You may recall that the very first version of Adobe Flash was released in 1996. Back then, most Internet users used to rely on dial-up services in order to get access to their favorite sites.
The popular plug-in played a crucial role in the shaping of the modern Internet, and this allowed users to access a ton of content.
Adobe has been releasing a vast number of security patches for the plug-ins because there have been all kinds of malicious entities that strived to track down and explore various vulnerabilities that could be used to target computers and hack data.
The plug-in has been replaced by more popular alternatives such as HTML 5. Adobe decided to retire this in 2020.
It’s also worth noting that the company managed to find a new vulnerability with the help of a report submitted via a popular platform.
The flaw has been marked as critical due to its high exploitation potential. It’s important to note that this has been present in the version 126.96.36.199 and previous releases.
It allowed an attacker to use the plugin with the help of a malicious website or Active X controls.
The bug has been classified as a use-after-free vulnerability
More research has led to a shocking discovery because this bug is present across more desktop versions of the Flash Player as well, including the ones for macOS, Windows, and Linux/.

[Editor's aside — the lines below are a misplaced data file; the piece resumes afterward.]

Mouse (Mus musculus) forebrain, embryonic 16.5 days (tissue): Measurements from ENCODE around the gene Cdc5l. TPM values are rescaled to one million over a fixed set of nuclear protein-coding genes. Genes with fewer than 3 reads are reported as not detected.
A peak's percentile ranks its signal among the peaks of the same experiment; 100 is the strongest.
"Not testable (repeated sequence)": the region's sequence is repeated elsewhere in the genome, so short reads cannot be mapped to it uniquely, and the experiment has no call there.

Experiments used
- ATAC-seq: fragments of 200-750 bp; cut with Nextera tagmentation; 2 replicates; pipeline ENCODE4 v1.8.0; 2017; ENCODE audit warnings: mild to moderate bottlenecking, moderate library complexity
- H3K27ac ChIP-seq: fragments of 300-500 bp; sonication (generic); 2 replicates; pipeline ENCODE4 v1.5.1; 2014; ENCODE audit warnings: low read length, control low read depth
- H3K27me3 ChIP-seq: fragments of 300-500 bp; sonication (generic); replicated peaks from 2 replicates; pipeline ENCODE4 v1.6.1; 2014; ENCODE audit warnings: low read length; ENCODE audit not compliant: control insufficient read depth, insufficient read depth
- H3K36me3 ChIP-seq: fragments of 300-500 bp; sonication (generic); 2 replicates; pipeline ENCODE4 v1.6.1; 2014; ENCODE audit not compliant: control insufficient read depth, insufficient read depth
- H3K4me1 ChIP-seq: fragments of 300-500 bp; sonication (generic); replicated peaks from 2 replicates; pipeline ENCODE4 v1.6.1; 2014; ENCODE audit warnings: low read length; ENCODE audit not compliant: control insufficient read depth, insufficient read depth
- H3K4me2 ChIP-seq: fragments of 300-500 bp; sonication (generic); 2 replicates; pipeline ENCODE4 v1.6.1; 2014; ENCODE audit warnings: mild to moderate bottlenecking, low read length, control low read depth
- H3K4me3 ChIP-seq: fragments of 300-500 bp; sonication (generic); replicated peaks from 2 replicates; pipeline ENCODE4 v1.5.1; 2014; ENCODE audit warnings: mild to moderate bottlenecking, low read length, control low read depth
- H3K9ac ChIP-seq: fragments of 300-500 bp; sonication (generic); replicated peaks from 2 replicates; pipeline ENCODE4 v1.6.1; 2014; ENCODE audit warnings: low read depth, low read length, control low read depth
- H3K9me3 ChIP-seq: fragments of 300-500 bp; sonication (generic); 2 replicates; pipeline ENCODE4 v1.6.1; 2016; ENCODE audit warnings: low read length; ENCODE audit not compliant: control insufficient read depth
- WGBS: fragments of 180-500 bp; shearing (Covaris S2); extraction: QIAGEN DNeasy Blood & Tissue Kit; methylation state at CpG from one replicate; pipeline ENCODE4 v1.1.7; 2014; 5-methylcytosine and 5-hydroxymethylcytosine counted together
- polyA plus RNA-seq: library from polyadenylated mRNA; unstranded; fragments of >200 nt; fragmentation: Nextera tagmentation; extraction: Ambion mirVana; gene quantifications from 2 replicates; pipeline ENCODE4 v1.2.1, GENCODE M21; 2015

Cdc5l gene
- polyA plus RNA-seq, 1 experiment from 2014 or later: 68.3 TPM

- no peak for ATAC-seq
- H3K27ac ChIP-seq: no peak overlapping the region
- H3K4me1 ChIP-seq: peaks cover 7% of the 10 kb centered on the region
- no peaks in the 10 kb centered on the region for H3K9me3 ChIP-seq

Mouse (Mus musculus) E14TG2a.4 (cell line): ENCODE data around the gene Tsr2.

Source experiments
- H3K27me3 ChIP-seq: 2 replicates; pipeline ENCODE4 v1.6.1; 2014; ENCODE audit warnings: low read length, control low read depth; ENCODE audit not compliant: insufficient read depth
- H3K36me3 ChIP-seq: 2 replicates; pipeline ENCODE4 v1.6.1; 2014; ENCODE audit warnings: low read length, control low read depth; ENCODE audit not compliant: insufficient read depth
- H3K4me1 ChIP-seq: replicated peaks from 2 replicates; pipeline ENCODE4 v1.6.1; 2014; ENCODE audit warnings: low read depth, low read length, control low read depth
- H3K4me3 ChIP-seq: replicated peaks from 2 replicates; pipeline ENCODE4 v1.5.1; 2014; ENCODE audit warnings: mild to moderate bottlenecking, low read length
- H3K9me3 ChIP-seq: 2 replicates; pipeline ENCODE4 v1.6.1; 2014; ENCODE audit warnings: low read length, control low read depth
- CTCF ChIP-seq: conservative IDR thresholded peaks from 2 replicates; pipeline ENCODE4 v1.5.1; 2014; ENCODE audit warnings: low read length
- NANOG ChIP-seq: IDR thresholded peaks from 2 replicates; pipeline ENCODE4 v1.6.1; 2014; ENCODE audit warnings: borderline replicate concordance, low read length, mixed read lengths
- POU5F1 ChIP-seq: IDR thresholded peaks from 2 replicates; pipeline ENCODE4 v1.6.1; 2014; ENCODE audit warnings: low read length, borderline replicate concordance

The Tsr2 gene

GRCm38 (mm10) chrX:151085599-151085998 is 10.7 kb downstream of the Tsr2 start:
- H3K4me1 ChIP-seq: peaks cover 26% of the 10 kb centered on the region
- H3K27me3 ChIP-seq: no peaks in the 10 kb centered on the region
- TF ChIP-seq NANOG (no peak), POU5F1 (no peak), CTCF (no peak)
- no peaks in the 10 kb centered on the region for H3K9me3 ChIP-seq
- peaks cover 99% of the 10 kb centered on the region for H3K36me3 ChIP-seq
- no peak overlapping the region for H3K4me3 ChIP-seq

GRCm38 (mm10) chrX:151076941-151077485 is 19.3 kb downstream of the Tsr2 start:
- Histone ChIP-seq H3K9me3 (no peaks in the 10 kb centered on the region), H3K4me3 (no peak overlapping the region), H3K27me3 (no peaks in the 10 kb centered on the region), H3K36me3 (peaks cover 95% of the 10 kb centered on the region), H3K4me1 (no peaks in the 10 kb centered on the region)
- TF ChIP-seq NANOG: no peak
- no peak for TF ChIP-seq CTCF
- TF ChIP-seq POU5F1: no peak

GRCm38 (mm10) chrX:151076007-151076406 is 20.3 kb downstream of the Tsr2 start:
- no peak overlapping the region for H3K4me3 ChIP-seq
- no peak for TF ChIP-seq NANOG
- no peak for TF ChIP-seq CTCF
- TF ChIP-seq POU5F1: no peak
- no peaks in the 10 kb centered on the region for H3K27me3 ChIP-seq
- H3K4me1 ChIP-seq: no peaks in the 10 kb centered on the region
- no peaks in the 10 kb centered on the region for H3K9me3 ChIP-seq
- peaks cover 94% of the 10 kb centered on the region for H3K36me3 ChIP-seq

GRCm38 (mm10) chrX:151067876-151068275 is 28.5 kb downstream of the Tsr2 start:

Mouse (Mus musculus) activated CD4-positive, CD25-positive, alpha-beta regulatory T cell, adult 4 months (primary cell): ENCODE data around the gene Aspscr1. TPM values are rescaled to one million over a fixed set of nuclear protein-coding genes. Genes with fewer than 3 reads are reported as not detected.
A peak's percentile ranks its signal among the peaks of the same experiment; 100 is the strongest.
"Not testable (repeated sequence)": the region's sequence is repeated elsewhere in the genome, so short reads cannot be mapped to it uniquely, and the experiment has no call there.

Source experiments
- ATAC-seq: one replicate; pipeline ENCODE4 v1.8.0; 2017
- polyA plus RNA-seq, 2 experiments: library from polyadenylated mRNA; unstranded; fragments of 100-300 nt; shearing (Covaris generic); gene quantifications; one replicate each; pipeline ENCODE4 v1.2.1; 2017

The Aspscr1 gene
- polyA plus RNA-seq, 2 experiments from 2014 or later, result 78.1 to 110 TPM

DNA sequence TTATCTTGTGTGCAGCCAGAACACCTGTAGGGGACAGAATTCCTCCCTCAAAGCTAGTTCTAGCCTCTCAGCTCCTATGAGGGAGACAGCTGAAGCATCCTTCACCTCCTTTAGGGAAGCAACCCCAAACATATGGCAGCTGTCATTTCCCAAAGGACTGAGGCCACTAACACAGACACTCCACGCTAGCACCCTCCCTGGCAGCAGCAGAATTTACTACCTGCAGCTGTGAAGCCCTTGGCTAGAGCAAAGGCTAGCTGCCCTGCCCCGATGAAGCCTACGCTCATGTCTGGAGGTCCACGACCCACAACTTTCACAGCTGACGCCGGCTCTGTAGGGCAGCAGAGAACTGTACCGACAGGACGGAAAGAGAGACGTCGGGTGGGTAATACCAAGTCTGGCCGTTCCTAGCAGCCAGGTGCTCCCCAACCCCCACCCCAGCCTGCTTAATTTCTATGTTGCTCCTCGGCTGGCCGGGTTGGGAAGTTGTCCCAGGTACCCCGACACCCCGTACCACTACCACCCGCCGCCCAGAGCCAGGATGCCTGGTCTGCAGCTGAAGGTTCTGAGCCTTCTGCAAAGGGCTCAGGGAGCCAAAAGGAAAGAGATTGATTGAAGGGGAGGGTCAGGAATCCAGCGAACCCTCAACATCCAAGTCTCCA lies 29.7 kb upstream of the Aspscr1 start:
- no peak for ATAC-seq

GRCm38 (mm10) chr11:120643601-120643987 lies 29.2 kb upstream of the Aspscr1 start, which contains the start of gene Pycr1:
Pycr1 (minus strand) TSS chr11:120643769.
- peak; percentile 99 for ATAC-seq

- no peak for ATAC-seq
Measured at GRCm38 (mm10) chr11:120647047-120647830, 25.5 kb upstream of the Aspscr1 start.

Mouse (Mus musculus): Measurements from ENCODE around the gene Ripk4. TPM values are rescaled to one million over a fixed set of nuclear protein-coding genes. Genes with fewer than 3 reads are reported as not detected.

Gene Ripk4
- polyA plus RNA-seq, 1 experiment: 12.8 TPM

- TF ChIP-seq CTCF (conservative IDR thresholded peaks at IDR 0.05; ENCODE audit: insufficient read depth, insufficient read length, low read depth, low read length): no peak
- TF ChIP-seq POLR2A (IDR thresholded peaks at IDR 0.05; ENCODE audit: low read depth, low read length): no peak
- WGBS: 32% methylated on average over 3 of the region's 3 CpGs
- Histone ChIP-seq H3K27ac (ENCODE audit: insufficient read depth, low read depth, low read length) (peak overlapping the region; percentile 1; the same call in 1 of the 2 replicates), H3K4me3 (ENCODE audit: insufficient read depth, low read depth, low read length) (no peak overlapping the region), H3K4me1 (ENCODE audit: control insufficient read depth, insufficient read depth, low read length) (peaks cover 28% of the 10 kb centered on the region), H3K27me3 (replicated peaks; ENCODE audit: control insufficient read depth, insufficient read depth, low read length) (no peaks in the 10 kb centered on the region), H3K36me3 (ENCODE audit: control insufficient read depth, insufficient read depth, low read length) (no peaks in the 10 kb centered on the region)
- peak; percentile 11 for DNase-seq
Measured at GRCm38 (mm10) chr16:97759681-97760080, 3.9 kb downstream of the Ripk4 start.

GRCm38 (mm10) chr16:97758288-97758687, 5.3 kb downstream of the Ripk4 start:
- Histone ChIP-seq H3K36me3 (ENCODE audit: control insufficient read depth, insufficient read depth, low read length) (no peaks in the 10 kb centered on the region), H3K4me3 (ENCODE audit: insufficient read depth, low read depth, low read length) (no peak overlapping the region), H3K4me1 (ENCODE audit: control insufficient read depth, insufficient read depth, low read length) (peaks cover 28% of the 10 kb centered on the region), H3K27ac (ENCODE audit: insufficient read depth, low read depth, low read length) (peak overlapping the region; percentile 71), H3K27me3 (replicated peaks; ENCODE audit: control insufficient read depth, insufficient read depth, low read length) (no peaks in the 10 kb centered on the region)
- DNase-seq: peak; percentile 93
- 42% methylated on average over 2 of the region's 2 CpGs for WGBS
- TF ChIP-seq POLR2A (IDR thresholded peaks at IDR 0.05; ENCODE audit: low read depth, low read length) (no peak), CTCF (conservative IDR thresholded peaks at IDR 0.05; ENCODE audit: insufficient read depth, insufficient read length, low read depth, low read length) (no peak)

It’s also worth noting that this bug has been traced in the plugins used by popular browsers like Google Chrome, Internet Explorer 11 and Microsoft Edge.
More than that, on some tech forums, this bug has been classified as a use-after-free vulnerability due to the mechanics.
Hackers can use this vulnerability to execute malicious code without obvious hints.
In order to protect your devices, we strongly suggest that you head over to the official Adobe website and download and install the latest version of the program to remain updated and protected.
Megan Smoke helped bring Droid Here from a weekly newsletter to a full-fledged news site by creating a new website and branding. She continues to assist in keeping the site responsive and well organized for the readers. As a contributor to Droid Here, Megan mainly covers mobile news and gadgets.